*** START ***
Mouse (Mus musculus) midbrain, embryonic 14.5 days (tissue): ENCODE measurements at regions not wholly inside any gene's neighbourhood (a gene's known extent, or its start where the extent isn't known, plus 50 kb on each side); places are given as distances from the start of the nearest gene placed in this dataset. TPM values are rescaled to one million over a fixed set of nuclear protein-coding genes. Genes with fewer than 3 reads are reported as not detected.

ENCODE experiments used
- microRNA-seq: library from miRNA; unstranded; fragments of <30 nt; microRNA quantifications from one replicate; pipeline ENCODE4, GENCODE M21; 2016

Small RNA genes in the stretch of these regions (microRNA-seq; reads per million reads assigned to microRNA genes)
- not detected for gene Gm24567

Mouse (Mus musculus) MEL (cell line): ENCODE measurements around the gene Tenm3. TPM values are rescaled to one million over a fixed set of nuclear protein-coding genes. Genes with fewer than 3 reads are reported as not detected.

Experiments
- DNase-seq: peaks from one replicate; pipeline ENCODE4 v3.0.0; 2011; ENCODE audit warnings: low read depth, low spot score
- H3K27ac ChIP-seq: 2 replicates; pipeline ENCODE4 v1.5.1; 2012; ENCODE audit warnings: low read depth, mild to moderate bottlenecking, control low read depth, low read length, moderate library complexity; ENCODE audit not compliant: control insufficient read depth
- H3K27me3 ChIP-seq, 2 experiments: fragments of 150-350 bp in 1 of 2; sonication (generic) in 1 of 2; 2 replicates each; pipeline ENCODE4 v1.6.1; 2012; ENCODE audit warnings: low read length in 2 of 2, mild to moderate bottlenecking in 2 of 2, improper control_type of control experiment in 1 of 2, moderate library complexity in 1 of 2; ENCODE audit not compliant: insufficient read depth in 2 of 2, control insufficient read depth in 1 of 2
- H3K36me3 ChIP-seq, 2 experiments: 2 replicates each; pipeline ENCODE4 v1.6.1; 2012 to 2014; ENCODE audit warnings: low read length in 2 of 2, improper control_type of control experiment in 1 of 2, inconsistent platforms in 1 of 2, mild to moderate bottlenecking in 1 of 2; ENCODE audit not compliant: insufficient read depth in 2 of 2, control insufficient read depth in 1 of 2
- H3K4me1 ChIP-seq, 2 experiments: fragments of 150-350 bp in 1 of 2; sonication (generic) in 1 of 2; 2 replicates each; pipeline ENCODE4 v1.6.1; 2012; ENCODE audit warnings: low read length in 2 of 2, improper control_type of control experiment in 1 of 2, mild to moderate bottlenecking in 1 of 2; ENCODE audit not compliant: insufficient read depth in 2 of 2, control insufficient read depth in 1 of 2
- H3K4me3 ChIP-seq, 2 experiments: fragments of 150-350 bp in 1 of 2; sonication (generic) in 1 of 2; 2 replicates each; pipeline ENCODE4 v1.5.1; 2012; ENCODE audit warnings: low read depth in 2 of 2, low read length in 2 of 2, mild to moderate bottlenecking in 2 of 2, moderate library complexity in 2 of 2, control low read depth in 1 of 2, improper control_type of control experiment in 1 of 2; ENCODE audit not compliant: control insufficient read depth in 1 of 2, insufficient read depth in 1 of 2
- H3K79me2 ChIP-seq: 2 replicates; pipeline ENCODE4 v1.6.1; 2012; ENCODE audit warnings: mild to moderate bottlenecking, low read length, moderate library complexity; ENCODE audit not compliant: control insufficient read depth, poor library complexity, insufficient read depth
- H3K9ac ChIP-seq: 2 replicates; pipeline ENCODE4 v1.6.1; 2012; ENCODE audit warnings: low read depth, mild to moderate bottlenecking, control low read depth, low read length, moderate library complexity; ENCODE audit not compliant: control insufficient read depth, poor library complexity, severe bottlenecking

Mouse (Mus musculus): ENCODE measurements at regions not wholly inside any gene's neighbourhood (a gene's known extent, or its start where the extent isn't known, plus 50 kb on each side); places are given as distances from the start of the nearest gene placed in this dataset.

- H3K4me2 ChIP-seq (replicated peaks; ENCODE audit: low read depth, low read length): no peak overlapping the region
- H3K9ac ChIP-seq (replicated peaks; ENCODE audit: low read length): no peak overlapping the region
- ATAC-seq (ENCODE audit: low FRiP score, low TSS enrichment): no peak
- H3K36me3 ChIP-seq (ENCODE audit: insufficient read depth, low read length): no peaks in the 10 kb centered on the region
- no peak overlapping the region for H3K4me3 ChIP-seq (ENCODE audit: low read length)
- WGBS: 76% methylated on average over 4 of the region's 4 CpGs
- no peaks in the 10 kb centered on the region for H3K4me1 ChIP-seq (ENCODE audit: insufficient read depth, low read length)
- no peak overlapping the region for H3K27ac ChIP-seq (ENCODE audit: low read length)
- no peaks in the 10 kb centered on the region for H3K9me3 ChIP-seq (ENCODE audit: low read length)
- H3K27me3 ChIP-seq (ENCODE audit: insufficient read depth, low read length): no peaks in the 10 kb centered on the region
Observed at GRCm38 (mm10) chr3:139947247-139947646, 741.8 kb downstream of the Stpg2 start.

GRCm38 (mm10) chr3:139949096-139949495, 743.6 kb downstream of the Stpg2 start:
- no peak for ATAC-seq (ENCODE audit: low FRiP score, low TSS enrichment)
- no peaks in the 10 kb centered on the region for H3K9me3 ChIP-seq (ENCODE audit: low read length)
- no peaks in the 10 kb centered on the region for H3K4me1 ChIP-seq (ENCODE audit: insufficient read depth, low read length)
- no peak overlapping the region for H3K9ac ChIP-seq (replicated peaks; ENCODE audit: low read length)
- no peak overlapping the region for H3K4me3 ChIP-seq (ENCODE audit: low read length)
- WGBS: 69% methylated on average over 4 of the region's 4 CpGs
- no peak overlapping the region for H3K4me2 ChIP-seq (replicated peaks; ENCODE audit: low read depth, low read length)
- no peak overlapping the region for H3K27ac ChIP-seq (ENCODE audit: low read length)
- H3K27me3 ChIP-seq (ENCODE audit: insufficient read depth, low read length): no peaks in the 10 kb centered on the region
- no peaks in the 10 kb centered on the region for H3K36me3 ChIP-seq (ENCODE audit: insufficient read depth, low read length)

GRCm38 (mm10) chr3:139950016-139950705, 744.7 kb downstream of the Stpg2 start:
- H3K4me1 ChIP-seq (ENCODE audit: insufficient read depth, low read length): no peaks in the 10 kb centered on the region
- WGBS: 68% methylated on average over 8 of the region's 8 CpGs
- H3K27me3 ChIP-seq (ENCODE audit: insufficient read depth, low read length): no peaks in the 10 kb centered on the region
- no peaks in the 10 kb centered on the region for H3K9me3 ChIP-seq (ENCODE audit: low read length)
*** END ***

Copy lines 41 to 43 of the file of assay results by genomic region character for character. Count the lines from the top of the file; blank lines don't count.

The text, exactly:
- WGBS: 68% methylated on average over 8 of the region's 8 CpGs
- H3K27me3 ChIP-seq (ENCODE audit: insufficient read depth, low read length): no peaks in the 10 kb centered on the region
- no peaks in the 10 kb centered on the region for H3K9me3 ChIP-seq (ENCODE audit: low read length)